A Reader posted a review at 2008-10-08 07:53:17.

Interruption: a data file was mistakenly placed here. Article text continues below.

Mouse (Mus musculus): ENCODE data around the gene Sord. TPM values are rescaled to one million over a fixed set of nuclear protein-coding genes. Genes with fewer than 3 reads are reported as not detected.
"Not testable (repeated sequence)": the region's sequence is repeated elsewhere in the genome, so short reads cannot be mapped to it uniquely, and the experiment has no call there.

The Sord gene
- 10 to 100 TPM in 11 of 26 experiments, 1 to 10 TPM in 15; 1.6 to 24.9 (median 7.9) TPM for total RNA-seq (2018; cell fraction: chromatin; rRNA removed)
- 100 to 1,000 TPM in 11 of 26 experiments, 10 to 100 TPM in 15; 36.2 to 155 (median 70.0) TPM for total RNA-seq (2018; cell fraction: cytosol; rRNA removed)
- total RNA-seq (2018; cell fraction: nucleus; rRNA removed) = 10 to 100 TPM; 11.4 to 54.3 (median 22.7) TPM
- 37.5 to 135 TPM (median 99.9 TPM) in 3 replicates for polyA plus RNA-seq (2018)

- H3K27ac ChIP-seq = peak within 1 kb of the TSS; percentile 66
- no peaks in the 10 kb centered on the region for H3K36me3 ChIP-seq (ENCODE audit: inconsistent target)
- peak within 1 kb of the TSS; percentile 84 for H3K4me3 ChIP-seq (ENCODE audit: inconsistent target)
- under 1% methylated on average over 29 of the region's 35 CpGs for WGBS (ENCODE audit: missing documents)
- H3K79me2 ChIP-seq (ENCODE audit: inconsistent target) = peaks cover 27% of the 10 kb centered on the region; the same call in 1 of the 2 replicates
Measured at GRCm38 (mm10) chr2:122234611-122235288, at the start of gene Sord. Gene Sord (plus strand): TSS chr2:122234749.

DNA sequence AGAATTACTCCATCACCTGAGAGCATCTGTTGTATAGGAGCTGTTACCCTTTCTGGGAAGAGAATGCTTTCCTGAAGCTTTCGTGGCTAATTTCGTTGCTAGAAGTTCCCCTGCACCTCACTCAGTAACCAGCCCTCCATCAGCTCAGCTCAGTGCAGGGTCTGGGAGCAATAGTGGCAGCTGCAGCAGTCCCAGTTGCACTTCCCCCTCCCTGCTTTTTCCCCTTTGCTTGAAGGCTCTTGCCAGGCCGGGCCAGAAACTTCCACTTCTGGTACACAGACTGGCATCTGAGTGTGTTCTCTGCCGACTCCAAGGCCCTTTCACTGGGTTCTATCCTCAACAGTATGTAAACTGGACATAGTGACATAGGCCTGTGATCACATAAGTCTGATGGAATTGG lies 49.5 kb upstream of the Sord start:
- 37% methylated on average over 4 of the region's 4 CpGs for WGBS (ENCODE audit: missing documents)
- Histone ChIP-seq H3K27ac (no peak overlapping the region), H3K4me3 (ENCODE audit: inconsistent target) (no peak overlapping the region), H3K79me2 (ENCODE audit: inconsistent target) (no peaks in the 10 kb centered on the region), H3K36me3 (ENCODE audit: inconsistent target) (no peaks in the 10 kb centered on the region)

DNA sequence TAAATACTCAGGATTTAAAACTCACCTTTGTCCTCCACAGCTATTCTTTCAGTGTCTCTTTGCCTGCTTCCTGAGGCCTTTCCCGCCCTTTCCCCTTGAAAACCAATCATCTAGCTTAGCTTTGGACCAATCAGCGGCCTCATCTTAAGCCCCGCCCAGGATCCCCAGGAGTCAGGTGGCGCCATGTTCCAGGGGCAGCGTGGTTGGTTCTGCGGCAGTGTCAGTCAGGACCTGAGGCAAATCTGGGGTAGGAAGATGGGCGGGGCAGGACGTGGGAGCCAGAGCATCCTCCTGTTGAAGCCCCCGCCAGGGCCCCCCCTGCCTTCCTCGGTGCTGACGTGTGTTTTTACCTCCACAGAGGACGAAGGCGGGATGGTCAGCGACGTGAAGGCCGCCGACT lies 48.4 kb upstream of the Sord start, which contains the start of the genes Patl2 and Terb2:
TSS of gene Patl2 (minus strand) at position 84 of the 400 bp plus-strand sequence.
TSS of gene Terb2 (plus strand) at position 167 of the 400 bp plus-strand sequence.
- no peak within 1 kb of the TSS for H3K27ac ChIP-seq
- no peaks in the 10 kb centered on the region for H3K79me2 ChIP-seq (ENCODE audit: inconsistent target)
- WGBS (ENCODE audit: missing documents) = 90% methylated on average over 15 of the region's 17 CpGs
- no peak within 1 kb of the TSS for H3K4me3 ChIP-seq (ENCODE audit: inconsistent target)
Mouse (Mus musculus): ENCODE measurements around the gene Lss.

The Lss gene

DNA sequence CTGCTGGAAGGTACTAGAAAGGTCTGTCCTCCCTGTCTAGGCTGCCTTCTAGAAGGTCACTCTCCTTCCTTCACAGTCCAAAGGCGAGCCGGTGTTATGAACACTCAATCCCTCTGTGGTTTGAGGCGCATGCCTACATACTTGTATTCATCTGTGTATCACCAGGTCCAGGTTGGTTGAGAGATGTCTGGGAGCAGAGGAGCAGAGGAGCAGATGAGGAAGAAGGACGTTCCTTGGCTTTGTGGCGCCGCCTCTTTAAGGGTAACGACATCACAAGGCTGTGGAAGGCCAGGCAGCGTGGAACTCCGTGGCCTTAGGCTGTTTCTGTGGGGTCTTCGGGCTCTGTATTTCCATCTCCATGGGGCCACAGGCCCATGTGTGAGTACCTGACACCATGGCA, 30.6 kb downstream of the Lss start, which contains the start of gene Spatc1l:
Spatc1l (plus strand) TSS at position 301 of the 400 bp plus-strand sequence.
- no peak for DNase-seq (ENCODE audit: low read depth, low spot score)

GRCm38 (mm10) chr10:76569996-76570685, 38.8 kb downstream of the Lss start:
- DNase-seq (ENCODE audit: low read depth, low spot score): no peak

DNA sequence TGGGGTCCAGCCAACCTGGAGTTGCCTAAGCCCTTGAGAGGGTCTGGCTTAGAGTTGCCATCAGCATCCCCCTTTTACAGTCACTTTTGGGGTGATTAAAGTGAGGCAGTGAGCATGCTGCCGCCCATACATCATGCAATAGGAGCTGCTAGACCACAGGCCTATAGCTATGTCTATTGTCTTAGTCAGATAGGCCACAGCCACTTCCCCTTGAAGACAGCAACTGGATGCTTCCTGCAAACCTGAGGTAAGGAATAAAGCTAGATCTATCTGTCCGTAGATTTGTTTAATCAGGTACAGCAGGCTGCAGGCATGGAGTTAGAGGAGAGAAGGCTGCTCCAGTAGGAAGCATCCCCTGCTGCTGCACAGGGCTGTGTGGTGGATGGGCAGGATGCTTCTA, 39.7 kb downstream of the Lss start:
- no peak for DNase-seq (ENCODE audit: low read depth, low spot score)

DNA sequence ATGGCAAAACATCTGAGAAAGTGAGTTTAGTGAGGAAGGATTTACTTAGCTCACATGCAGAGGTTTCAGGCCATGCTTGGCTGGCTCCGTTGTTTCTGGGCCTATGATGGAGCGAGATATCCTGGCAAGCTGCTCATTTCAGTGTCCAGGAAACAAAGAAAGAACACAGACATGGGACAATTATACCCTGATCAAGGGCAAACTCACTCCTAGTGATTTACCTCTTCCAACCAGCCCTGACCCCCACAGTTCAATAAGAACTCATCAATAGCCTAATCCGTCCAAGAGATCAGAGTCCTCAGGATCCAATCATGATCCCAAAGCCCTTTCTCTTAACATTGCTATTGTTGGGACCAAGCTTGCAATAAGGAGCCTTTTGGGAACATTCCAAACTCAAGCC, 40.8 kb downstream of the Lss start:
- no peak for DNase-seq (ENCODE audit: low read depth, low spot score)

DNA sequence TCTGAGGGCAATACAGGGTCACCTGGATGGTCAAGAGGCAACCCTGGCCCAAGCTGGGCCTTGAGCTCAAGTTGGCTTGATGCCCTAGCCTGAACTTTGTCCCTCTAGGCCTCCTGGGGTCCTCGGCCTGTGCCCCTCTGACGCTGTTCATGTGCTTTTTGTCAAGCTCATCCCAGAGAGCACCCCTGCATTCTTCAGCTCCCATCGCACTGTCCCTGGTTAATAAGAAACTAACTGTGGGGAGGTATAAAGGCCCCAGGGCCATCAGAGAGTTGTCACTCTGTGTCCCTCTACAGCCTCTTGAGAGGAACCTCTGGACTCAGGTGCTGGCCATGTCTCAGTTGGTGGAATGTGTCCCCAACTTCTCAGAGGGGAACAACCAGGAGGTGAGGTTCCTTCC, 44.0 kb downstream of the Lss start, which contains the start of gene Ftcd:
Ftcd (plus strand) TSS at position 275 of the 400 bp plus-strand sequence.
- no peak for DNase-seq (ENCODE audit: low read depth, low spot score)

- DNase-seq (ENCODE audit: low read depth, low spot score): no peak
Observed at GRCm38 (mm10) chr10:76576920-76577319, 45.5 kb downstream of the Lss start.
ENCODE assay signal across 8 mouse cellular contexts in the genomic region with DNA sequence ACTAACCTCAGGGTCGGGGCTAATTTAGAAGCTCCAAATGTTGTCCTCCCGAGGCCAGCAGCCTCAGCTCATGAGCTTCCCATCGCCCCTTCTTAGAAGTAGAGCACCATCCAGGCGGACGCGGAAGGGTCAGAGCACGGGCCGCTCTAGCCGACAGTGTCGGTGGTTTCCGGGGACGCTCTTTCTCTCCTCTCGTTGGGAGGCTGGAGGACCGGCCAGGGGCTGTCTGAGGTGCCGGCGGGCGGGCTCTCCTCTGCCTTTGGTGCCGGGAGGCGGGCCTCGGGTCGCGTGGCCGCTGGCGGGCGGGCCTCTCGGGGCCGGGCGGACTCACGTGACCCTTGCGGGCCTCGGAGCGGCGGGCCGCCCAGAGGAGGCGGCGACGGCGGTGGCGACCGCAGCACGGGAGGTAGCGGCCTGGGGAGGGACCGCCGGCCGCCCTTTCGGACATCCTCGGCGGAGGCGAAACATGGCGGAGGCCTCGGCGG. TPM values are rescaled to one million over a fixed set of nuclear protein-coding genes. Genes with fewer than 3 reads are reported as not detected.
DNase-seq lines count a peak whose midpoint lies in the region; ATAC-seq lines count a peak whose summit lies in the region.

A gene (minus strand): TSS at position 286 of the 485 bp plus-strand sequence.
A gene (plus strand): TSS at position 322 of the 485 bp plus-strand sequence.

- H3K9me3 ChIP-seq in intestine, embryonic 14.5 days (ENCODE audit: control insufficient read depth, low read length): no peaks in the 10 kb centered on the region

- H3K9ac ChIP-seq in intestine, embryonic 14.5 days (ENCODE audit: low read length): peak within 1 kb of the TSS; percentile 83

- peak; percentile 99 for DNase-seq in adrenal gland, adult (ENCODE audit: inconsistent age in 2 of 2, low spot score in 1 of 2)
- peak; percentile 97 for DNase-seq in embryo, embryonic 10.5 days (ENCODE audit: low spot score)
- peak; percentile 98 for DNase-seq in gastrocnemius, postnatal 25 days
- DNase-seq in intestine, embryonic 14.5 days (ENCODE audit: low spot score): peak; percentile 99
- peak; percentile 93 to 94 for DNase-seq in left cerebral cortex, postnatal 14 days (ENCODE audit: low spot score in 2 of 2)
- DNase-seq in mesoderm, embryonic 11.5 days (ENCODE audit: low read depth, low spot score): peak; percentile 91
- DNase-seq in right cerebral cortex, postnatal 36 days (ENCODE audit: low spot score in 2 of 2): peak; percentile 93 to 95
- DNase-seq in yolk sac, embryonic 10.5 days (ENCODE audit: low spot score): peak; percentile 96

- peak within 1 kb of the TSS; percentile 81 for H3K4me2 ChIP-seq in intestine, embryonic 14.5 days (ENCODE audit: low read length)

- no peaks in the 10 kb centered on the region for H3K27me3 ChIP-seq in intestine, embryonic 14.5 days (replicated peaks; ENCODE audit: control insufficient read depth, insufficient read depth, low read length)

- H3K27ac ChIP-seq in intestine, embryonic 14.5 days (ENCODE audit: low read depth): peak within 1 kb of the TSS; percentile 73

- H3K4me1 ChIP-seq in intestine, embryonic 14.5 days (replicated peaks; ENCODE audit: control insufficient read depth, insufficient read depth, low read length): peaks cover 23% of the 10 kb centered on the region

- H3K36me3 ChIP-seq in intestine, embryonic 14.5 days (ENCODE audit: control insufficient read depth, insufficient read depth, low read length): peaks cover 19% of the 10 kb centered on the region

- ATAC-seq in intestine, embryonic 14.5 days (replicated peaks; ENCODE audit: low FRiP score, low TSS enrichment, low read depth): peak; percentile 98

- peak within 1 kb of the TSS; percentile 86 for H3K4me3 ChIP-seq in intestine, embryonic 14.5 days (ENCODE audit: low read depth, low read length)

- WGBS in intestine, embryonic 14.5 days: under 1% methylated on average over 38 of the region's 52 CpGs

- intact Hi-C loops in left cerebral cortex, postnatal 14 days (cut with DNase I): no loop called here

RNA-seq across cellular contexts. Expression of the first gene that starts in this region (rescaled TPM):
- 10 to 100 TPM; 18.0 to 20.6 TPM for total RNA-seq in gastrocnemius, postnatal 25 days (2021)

Harry Potter and the Order of the Phoenix This is the fifth installment in J.K. Rowling’s seven-book Harry Potter series. At nearly 900 pages (and containing more words than the New Testament) Rowling’s latest endeavor remains true to her imaginative, unpredictable, Roald Dahlish style, but as Harry matures, so does the nature of the story.Though more protracted and perhaps less charming than the earliest books, Harry Potter and the Order of the Phoenix is nevertheless well-written and engaging. Less blatantly "spiritual" and more character-driven than the recent Prisoner of Azkaban and Goblet of Fire, Phoenix is still dark from the outset, and families must still navigate all of the spells, sorcery and intense conflict inherent to the series. Written more for teens than tweens, Phoenix finds Harry increasingly sullen and angst-ridden as he faces trials of adolescence at Hogwarts. Parents who allow teens to read this book should be prepared to invest in it themselves. Spiritual snags will make it problematic for many Christian families.Picking up only four weeks after Harry’s bitter-sweet triumph over Voldemort in The Goblet of Fire, the story deviates from the excitement generally surrounding the start of a Hogwarts term. Harry is deeply angry at having been almost completely cut off from the magical world and stuck once more on Privet Drive. Reduced to hiding in the flower bed outside a window to hear any Muggle news which may reveal Voldemort’s actions or whereabouts, Harry’s anxiety is clear: Ongoing nightmares about his own torture and a schoolmate’s murder by Vodemort plague him, as do feelings of betrayal by his wizarding friends who have kept him in the dark throughout the summer.The oppressiveness of the blood sacrifice and murder in the last installment resurfaces here in an early Dementor attack on Harry and Dudley in which Harry is forced to use magic to save his cousin’s life. It’s a no-no to use spells outside of Hogwarts, so Harry gets called before the Ministry of Magic and risks being expelled and having his wand snapped. Along the way Harry becomes aware that he is not as forgotten as he thought, and has been the focus of protective efforts by The Order of the Phoenix.Harry is eventually reunited with the Weasley family, Hermione, and Sirius. And the youngsters begin to piece together the purpose of The Order of the Phoenix. Readers, meanwhile, begin to see how much Harry has changed through his experiences. No longer the unsure, humble boy of The Sorcerer’s Stone, this 15-year-old struggles with pride when he senses that the members of the Order don’t feel he’s ready to fight along with them. His anger and resentment of Dumbledore grows throughout the book as the Headmaster distances himself from Harry under confusing circumstances.Furthering the angst, both Ron and Hermione have become school prefects, somewhat breaking up the heroic threesome. And Harry realizes that he is once again the focus of much gossip, and that even some of his close friends do not believe his account of what happened with Voldemort and Cedric Diggory at the end of Goblet. The sociopolitical climate of the wizarding world has changed over the summer, and Dumbledore has come under great persecution for saying that Voldemort has returned, a fact that Cornelius Fudge, Minister of Magic, adamantly denies.In between magical missions and battles, Harry spends his school days learning to relate to a girlfriend, handling his own pride when Ron begins to gain special honors, and finding out who he is apart from Quidditch, his parents and the professors who have guided him all his wizarding life. The story ends with a stunning, full revelation of a heretofore half-expressed prophecy. And Harry returns to Privet Drive with assurances that The Order of the Phoenix will be watching over him during holiday. ...